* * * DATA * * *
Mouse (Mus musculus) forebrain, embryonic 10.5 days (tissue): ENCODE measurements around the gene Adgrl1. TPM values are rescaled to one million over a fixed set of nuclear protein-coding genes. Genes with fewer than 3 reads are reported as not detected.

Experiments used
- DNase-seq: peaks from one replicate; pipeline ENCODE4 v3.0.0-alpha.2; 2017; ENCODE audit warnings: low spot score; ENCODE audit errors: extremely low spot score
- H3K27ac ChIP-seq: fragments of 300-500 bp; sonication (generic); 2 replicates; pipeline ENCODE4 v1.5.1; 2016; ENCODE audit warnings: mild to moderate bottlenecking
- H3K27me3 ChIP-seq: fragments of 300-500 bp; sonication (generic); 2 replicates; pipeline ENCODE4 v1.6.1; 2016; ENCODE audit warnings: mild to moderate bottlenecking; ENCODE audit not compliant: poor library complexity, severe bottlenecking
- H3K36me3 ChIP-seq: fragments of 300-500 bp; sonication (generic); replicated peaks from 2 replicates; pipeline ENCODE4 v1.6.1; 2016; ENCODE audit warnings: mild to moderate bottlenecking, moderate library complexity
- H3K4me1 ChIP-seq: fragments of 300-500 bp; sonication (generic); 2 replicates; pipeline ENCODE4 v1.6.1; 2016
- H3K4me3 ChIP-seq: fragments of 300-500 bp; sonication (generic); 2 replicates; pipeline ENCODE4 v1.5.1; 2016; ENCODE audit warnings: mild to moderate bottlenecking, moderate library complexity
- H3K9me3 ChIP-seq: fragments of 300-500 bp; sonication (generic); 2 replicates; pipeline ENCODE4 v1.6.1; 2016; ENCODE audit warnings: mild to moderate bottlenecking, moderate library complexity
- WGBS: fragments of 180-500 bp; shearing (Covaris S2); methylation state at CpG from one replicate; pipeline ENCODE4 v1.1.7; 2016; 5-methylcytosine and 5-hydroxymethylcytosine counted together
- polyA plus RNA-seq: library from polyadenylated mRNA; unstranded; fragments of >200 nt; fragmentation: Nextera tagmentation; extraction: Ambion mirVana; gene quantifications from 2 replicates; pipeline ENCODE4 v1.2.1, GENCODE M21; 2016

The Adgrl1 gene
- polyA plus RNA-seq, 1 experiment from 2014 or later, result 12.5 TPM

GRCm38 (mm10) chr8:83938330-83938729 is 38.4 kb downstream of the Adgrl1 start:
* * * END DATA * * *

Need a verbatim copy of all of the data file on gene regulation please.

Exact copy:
Mouse (Mus musculus) forebrain, embryonic 10.5 days (tissue): ENCODE measurements around the gene Adgrl1. TPM values are rescaled to one million over a fixed set of nuclear protein-coding genes. Genes with fewer than 3 reads are reported as not detected.

Experiments used
- DNase-seq: peaks from one replicate; pipeline ENCODE4 v3.0.0-alpha.2; 2017; ENCODE audit warnings: low spot score; ENCODE audit errors: extremely low spot score
- H3K27ac ChIP-seq: fragments of 300-500 bp; sonication (generic); 2 replicates; pipeline ENCODE4 v1.5.1; 2016; ENCODE audit warnings: mild to moderate bottlenecking
- H3K27me3 ChIP-seq: fragments of 300-500 bp; sonication (generic); 2 replicates; pipeline ENCODE4 v1.6.1; 2016; ENCODE audit warnings: mild to moderate bottlenecking; ENCODE audit not compliant: poor library complexity, severe bottlenecking
- H3K36me3 ChIP-seq: fragments of 300-500 bp; sonication (generic); replicated peaks from 2 replicates; pipeline ENCODE4 v1.6.1; 2016; ENCODE audit warnings: mild to moderate bottlenecking, moderate library complexity
- H3K4me1 ChIP-seq: fragments of 300-500 bp; sonication (generic); 2 replicates; pipeline ENCODE4 v1.6.1; 2016
- H3K4me3 ChIP-seq: fragments of 300-500 bp; sonication (generic); 2 replicates; pipeline ENCODE4 v1.5.1; 2016; ENCODE audit warnings: mild to moderate bottlenecking, moderate library complexity
- H3K9me3 ChIP-seq: fragments of 300-500 bp; sonication (generic); 2 replicates; pipeline ENCODE4 v1.6.1; 2016; ENCODE audit warnings: mild to moderate bottlenecking, moderate library complexity
- WGBS: fragments of 180-500 bp; shearing (Covaris S2); methylation state at CpG from one replicate; pipeline ENCODE4 v1.1.7; 2016; 5-methylcytosine and 5-hydroxymethylcytosine counted together
- polyA plus RNA-seq: library from polyadenylated mRNA; unstranded; fragments of >200 nt; fragmentation: Nextera tagmentation; extraction: Ambion mirVana; gene quantifications from 2 replicates; pipeline ENCODE4 v1.2.1, GENCODE M21; 2016

The Adgrl1 gene
- polyA plus RNA-seq, 1 experiment from 2014 or later, result 12.5 TPM

GRCm38 (mm10) chr8:83938330-83938729 is 38.4 kb downstream of the Adgrl1 start: